India’s advancement. The democracy of about 1.1 billion

India’s media is among the
oldest and largest media of the world. Beginning late 18th century,
Indian media has consisted of several different forms of communications
including television, radio, newspapers, and internet-based portals. For the
majority of history, the country’s media has been free and independent. According
to Jha (2013), over the past 200 years India has adapted to new technology and
markets that are continuing to conform as instruments of advancement. The democracy
of about 1.1 billion people, have experiences a modernization transformation of
the country’s mass communication networks. History of Indian Press accounts for
not only the growth of Indian newspapers but also serves a significant prestige
in Indian history.

The evolution of newspaper
in India is tangled with the political and economic history of the country. It
has its own significance and supremacy in the history of world press. The
advent of globalization and modernization gave birth to the need of printing
press. With the invasion of westernization in the country, billions of
residents showcased their hunger for information. This was because India was
growing tremendously in all ways and it was becoming difficult for people to
reach out to all possible happenings in the country. Newspapers quenched
people’s hunger by giving more and more over the period of time.

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The first
newspaper published in an Indian language was the Samachar Darpan in Bengali on
May 23,1818. Since then, the prominent Indian languages in which
newspapers had been published over the years are Hindi, Marathi, Tamil,
Malayalam, Telugu, Urdu and Bengali. According to India Netzone Magazines Article
Newspapers in Indian, Indian Press “In
1997 the total number of newspapers and periodicals published in India was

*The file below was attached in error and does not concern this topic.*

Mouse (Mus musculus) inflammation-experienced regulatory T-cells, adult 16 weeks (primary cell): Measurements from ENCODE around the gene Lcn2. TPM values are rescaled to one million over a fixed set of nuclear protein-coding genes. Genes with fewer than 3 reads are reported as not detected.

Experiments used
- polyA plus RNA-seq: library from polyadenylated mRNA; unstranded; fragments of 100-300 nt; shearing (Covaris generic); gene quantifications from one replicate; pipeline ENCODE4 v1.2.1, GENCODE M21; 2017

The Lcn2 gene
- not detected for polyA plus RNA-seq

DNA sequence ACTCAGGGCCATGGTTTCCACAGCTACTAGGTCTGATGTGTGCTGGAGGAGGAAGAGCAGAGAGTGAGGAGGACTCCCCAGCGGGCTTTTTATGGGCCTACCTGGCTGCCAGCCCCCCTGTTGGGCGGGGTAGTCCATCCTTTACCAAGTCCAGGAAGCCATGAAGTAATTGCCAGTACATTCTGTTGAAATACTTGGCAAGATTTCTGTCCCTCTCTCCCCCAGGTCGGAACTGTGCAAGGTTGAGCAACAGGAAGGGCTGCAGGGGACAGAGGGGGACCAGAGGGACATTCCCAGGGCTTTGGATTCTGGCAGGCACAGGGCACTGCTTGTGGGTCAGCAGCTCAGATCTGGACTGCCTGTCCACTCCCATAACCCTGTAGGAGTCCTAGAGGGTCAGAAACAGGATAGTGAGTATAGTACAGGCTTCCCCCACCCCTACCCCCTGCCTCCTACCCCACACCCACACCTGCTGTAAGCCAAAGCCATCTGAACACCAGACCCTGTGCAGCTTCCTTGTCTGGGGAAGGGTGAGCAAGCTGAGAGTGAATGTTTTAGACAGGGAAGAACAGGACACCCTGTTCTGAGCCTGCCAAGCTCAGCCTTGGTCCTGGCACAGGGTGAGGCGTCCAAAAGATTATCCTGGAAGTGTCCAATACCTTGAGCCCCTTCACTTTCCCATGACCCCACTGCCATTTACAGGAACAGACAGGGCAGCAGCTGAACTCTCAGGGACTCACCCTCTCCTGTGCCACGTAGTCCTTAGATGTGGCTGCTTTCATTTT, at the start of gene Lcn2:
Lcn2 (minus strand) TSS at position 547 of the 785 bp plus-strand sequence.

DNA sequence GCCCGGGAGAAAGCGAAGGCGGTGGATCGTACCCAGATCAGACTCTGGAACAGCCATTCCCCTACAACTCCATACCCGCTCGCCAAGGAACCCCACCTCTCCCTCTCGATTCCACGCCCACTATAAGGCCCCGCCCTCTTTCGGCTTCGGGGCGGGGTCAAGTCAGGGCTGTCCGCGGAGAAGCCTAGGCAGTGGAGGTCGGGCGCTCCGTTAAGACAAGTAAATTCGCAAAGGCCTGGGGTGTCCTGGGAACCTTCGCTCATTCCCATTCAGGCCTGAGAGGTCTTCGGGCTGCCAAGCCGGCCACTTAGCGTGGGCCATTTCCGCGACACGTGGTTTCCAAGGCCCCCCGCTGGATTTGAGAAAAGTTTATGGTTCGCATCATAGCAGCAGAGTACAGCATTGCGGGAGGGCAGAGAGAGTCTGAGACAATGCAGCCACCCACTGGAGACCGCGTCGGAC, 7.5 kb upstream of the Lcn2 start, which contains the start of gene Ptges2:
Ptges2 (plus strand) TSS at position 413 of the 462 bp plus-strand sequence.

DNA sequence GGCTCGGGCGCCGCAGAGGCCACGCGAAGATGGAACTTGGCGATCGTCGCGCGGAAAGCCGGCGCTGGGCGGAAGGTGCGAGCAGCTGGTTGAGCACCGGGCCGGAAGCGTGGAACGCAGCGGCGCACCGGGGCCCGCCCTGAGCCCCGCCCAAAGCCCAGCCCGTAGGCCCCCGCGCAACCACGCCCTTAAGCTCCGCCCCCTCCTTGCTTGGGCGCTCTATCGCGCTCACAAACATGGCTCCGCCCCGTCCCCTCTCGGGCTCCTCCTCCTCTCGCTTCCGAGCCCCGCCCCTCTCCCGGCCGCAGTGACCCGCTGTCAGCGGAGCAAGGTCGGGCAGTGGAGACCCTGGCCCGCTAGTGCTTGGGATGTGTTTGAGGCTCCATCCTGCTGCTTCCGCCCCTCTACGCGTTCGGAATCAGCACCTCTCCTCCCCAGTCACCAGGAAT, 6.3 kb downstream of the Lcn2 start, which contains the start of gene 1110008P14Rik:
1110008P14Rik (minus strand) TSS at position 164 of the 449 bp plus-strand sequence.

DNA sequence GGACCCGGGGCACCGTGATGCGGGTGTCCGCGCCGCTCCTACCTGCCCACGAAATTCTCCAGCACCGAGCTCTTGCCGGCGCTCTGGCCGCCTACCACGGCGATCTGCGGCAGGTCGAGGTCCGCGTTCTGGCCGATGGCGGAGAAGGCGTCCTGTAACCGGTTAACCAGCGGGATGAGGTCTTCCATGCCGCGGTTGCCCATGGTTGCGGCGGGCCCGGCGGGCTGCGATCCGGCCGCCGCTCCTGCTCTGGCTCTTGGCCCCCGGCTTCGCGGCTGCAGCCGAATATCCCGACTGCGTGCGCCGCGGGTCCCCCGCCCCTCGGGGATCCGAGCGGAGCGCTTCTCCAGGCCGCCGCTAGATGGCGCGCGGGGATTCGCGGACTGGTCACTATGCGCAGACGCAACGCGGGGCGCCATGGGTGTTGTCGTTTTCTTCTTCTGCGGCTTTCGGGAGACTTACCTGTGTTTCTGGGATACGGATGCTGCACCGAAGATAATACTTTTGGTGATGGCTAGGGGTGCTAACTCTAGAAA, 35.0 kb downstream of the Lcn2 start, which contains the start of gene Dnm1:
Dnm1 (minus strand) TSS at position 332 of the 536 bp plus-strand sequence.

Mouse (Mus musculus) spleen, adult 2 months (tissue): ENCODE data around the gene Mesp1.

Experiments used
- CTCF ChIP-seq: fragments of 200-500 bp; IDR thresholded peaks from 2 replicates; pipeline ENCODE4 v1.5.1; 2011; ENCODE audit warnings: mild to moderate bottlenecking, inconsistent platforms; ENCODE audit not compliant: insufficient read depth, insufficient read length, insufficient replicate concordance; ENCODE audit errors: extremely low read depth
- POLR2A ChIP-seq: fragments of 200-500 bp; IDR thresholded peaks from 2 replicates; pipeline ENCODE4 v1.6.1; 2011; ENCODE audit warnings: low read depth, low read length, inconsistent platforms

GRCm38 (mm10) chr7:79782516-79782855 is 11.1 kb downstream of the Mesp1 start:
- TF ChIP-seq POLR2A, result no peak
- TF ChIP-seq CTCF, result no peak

around 41 thousand which include 4,720 dailies and 14,743 weeklies and in 2007
India consumed 99 million newspaper copies, making it the second largest market
in the world for newspapers” (p.1).


Entering post independence,
many intense debates among the fathers of our constitution, revolved around
questioning the pre censorship of newspaper. India’s society accepted freedom
of speech and expression after declared operative by the Supreme Court in 1950.
According to Iyengar (2017), “During
the reign of the British empire there were several Acts passed as stringent
curbs over the Indian Press. Prior to the rumblings of the 1857 mutiny, the
Press was fiercely involved in rallying the masses, and inevitably, the British
government was increasingly becoming apprehensive about the Press’ freedom.
Through the newspapers, a nationalistic rebellion was slowly being pieced
together through words and symbols. In view of this, the “Gagging Act” was
passed by Lord Lytton, which was driven to curtail and control the Indian
publications’ content. The Act compelled all Indian publications to apply for a
license from the government, while also ensuring that nothing was written
against the British government, nor was the government challenged in any
measure” (p. 1).

Today, the word “accountability”
is heard more often than ‘freedom’ in the context of functioning media.  Many paradoxes have been expressed throughout development
of India’s media including tradition and modernity, anarchy and order,
diversity and unity, conflict and cooperation, news and views; feudalism and
democracy, and free market and monopoly. The Indian national press was backbone
of the independence struggle from colonial rule. After European Civilization in
India, the modern press began. The printing press was introduced in India by
the Portuguese. For the past 250 years, the press has showcased a position as
the fourth and strongest pillar of modern India.

Though India’s press began as a
European institution, it did not take long for native Indians to realize its
socio- political communication potential. Media’s growth origin, specifically
Print Media, is contributed to the courageous individuals who led the nation,
not the government. A wide rage of social and economic subjugation reforms
fought at the hands of foreign powers, failed to prevent the press from growing.